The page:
updated 08:00 pm EDT, Sun July 13, 2014
Spaceship-based twist on tower defense game forces confined strategy, resource management
It's hard to imagine what commerce and shipping might look like once humans expand into the far reaches of the universe. One take is that humans in the future could evolve an existing model, like truck driving, to deliver goods to the corners of space. Space Run by Passtech Games and Focus Interactive gives gamers a look into how such a business might unfold, through the use of strategy and resource management to fend off the dangers lurking in the darkness. But is Space Run enough to entice players into high-speed shipping lanes full of pirates and asteroids, or are they better off sitting this one out?
Space Run, in its basic form, is a tower defense game. Instead of placing towers at choke points to mow down the oncoming waves of baddies, the game takes the inverse path. Piloting a ship in a straight line through space, obstacles are thrown at the spaceship from all directions. Players captain a series of ships as Buck Mann, a former racer that turned to space running to earn a living. By picking up freelance shipment jobs, Mann earns notoriety and unlocks perks to make it to the end of difficult runs.
Players looking for story need to look elsewhere, as Space Run only has enough to tie shipping events together. By working up through the ranks of freelance shippers, Mann earns more lucrative shipping jobs with some of the major players in the universe. Reputation is earned via star badges, which are obtained by making a successful delivery on a rating of one to five. One being the ship made it to the end slowly with a partial shipment, while five means the delivery was lightning quick and surpassed expectations. As more badges are acquired, more shipping jobs are opened up for players.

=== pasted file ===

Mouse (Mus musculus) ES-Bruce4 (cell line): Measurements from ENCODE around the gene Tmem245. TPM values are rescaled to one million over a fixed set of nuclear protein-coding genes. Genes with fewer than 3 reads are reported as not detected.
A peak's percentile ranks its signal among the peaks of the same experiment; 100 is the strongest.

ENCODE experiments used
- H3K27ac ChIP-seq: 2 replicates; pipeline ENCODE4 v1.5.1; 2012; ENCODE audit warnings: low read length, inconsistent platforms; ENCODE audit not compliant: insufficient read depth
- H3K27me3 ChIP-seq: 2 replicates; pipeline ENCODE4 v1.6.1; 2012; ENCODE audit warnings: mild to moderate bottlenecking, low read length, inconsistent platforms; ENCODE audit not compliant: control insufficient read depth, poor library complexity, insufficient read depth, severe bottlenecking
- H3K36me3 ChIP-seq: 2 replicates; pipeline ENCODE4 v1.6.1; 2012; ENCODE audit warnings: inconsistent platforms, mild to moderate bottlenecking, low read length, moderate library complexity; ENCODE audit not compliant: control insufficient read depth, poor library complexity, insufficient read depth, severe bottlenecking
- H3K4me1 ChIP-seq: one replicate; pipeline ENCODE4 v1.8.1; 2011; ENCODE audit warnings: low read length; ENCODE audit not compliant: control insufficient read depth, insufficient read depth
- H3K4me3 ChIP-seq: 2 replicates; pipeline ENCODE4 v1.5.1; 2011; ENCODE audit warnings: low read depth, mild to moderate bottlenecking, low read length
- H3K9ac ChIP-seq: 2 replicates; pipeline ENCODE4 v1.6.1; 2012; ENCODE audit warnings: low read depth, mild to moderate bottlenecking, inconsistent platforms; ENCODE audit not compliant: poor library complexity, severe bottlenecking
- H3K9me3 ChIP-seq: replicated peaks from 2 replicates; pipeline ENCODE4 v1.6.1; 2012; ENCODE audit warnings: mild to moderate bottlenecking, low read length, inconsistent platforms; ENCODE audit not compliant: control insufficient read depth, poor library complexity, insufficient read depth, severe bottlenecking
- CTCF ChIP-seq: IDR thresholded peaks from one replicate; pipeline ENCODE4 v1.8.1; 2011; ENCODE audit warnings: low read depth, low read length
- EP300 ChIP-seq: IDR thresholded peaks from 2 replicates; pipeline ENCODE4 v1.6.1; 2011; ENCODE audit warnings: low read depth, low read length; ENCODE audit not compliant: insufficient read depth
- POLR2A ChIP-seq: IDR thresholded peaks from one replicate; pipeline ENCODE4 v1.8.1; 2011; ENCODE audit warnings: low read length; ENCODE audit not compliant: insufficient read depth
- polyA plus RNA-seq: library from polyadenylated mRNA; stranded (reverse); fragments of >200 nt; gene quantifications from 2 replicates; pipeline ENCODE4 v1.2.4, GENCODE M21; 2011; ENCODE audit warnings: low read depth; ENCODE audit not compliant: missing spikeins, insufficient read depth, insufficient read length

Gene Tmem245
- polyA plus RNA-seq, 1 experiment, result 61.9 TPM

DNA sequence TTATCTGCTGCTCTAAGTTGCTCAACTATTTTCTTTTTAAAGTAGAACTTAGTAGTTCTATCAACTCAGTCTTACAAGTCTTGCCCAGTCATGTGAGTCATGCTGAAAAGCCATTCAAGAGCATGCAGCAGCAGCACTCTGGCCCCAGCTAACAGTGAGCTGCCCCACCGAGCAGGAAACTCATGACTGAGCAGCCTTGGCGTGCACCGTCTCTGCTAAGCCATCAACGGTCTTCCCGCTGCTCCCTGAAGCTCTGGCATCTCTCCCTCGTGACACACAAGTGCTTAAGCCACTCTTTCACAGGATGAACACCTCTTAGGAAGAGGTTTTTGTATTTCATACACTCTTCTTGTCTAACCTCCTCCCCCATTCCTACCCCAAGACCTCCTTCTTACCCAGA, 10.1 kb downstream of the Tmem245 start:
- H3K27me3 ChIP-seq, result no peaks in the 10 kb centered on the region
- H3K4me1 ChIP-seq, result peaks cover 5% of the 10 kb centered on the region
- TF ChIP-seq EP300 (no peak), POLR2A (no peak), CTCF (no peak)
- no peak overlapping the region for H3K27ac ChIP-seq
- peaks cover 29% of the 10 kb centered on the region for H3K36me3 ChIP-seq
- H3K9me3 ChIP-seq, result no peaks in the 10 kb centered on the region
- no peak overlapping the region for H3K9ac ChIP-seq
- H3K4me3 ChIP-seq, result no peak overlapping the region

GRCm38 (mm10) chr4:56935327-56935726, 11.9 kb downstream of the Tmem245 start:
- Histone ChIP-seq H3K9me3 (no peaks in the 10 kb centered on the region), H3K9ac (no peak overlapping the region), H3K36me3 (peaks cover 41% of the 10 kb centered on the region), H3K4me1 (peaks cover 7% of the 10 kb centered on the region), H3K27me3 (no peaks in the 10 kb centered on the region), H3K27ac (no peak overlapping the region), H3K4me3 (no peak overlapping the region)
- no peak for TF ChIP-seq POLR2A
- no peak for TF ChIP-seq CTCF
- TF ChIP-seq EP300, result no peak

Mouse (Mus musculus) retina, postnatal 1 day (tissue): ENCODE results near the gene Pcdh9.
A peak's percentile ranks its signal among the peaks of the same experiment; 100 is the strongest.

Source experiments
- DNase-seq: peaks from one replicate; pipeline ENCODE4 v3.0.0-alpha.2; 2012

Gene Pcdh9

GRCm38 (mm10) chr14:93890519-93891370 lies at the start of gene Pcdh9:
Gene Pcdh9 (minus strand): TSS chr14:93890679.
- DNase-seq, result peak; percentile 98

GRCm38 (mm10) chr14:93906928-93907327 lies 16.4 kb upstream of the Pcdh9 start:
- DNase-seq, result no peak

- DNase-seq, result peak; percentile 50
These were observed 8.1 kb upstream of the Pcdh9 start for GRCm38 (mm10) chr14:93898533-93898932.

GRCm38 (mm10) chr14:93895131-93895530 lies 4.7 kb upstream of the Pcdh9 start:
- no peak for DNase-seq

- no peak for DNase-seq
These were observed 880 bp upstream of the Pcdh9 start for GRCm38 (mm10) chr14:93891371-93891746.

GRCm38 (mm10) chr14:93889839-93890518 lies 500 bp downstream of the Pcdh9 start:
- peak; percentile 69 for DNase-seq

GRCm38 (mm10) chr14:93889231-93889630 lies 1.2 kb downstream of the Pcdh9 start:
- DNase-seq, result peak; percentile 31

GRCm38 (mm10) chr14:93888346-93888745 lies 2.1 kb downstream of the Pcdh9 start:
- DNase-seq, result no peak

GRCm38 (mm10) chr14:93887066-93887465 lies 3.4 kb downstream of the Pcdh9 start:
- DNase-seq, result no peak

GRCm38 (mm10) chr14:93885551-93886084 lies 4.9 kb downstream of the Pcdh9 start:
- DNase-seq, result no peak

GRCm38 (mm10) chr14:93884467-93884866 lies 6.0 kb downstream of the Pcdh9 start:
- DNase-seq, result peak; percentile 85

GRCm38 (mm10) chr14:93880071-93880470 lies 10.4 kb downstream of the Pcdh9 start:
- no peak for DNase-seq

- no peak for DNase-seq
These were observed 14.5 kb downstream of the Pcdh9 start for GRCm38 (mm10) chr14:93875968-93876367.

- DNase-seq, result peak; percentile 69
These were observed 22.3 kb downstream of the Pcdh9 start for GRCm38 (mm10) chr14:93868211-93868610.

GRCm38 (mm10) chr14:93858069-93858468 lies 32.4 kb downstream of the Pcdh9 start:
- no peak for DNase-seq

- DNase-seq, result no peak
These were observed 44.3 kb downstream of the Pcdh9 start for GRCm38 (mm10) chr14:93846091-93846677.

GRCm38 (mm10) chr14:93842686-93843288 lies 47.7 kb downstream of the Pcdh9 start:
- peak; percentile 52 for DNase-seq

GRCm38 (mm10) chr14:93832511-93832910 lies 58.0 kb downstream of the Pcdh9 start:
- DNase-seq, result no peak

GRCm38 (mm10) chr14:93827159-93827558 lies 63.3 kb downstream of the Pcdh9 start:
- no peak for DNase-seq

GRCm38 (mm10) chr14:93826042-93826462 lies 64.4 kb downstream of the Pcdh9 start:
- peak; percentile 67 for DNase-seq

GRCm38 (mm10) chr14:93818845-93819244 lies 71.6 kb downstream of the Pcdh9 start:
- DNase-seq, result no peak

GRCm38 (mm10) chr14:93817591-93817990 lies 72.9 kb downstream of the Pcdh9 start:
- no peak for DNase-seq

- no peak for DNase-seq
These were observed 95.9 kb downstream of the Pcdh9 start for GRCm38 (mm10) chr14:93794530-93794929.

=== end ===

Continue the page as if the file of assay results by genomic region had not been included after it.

Credits are also earned based on the rating of the delivery. Players can use the credits to unlock weapons, power generators, shields, engines and more through the engineering menu between running jobs. Star badges also come to play in this section, as certain items aren't available to upgrade or unlock until the player's reputation is high enough. Each of the items can be upgraded three times with different abilities once the item itself is unlocked for building.